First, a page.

Don't you just love maps? I do. I used to love having possession of the atlas whenever we went on a road trip, carefully following along, tracing my finger on the wiggling lines across the page. And one of the very best books ever given to me came from my college geology professor and was an enormous world atlas that showed maps of all sorts of interesting things. I still own it although many of its maps are sadly out of date now and I occasionally open it up and leaf through it, letting my imagination take me places on its maps that I've never visited I love my old globe that shows Germany as two separate countries and the USSR as one monolithic country. In his accessible and informative book about maps, their history, what they tell us about ourselves, and their future incarnations, Simon Garfield has captured the fascination we human beings have long had with maps. On the Map is a lay cartographer's dream, engrossing and packed with wonderful tidbits of information about where we are in the world, where we've been, and where we are going.
Ranging from the very first written maps still in existence today to the state of the art mapping we are doing now not only of physical place but of other unknown areas like the brain, this book traces the exciting progress from unknown to known. The book takes mapping and the history surrounding it and grounds it firmly in the easily understandable language of popular science. Garfield is clearly passionate about the subject and he casts a wide net here concentrating not just on maps as they evolved and changed throughout history but also discussing the lives of those who advanced our knowledge of the world and our place in it, the explorers as well as the influential cartographers who never left their own homes. He touches on the odd and fascinating ways that maps have been used and reputed to have been used in modern times such as tracking the movements of a probable murderer and encased in Monopoly games to show WWII prisoners the way out of their POW camps.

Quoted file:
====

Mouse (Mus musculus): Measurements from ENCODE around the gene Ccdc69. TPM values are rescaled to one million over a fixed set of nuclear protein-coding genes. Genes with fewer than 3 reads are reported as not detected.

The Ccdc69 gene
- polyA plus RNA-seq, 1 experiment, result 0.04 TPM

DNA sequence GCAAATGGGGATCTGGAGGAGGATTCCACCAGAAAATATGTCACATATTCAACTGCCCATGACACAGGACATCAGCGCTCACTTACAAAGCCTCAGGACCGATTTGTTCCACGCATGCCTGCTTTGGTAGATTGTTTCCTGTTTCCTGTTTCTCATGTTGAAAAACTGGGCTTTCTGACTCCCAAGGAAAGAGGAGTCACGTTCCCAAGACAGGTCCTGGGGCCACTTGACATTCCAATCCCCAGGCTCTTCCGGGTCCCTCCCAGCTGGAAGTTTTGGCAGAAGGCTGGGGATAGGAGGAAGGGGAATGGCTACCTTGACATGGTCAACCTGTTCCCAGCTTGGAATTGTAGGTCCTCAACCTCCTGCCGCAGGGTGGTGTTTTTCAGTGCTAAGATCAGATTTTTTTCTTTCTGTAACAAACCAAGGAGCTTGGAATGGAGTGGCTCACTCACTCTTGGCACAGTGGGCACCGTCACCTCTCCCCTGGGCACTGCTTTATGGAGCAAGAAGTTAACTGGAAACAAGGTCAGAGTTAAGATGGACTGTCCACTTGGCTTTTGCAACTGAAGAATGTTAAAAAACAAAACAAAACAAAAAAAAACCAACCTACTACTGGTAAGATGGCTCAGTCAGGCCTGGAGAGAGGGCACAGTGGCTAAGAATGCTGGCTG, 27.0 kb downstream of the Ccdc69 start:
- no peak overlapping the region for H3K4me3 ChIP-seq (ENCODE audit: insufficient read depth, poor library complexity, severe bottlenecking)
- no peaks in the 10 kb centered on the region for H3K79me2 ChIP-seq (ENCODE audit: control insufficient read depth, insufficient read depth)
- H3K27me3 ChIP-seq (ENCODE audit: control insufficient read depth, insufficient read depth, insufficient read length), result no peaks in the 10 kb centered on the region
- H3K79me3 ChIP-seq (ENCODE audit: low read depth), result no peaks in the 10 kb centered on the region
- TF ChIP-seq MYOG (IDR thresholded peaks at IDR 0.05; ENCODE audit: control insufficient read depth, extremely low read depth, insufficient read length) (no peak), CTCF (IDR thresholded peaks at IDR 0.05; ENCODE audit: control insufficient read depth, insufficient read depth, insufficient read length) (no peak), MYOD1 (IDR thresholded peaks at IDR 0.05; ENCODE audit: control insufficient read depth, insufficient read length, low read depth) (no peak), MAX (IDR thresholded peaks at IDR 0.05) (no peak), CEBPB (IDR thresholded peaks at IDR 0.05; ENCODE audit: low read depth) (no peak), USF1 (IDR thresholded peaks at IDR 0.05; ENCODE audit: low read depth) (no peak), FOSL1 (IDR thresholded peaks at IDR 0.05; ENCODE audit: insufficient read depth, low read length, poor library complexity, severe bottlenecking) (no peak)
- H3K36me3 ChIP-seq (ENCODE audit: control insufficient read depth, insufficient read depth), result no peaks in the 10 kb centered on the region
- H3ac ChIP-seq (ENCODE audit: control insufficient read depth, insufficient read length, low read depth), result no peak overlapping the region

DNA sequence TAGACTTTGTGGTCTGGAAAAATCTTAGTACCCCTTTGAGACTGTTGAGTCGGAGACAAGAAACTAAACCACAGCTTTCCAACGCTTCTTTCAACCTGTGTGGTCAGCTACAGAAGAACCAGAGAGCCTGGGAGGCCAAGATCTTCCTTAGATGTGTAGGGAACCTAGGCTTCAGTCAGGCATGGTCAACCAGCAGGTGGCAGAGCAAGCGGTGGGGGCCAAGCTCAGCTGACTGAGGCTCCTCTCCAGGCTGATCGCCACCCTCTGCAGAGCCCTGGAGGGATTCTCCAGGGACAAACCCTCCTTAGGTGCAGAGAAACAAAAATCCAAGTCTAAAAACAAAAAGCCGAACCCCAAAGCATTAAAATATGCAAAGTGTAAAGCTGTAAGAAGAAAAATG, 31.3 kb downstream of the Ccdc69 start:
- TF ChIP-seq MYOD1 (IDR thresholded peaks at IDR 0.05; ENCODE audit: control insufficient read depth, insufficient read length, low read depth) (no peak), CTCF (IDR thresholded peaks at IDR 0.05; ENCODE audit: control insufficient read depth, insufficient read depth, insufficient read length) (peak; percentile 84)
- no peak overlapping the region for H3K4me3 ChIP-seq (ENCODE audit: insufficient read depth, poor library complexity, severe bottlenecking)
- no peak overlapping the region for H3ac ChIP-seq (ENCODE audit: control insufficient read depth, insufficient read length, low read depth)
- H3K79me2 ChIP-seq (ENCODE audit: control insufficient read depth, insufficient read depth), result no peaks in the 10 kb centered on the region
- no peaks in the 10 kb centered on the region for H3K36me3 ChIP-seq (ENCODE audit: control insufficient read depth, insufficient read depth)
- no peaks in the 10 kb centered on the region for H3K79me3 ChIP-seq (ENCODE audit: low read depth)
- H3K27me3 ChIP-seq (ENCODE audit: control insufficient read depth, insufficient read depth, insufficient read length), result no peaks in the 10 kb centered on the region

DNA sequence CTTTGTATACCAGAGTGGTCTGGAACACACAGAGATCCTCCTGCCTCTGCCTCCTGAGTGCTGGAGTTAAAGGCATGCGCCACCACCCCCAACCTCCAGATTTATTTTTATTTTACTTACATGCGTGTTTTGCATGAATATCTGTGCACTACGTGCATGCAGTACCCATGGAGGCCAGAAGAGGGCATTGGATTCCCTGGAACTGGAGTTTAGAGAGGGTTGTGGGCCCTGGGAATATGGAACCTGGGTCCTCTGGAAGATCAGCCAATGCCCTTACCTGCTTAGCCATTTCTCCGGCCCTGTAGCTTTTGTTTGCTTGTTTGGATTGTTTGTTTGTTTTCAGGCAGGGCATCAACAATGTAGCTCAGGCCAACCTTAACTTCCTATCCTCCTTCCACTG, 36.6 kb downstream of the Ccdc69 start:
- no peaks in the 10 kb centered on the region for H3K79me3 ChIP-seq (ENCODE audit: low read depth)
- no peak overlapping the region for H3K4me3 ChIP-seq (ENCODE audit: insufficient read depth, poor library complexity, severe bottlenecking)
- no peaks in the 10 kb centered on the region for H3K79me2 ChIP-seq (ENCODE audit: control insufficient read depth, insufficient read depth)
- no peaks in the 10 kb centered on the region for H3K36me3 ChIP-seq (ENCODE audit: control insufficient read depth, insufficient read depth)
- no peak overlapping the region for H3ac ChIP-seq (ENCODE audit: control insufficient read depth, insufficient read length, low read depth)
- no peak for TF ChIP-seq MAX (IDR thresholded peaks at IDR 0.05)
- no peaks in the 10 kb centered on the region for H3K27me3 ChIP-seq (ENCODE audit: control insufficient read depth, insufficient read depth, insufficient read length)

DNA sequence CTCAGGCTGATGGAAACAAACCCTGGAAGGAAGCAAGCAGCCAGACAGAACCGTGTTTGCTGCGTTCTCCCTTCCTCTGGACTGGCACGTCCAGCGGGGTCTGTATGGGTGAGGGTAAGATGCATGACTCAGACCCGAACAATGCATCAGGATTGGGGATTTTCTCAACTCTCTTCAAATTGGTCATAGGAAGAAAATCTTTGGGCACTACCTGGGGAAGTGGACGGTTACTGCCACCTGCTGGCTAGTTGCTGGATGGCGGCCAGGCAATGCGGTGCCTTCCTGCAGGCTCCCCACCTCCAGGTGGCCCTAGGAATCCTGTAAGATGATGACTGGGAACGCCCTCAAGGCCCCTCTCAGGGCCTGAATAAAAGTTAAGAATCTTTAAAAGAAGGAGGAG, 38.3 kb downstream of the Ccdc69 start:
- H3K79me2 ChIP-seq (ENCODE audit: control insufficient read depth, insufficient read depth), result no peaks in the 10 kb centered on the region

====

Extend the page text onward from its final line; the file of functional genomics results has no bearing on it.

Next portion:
The book dispels some long-standing cartological myths and offers insight into the source of common phrases: "Here be dragons" was never actually printed on a map to indicate a dearth of information and "in the limelight" started because of the use of small calcium oxide (lime) lights to map Ireland through its constant fog and mist and which subsequently found use in the theater. There are portions on the chicanery practised by map, the forgeries and the thieves, and the errors, intentional or not, that existed unchallenged for so long. Garfield covers pirate maps and the lure of "X marks the spot" and other map related things that have so long caught our collective fancies. The tidbits of information are not so in depth as to be overwhelming to the lay reader and each of the chapters is fairly self contained so that this is the perfect book into which to dip. The maps aren't the greatest quality but they will pique the interest of the reader to find out more. On the Map is a delightful wander through the stories, history, and anecdotes surrounding maps and our insatiable desire to explore, especially for anyone who once willingly unfolded all those road maps impossible to return to their original size simply for the pleasure of perusing them.
Thanks to the publisher for sending me a copy of the book for review.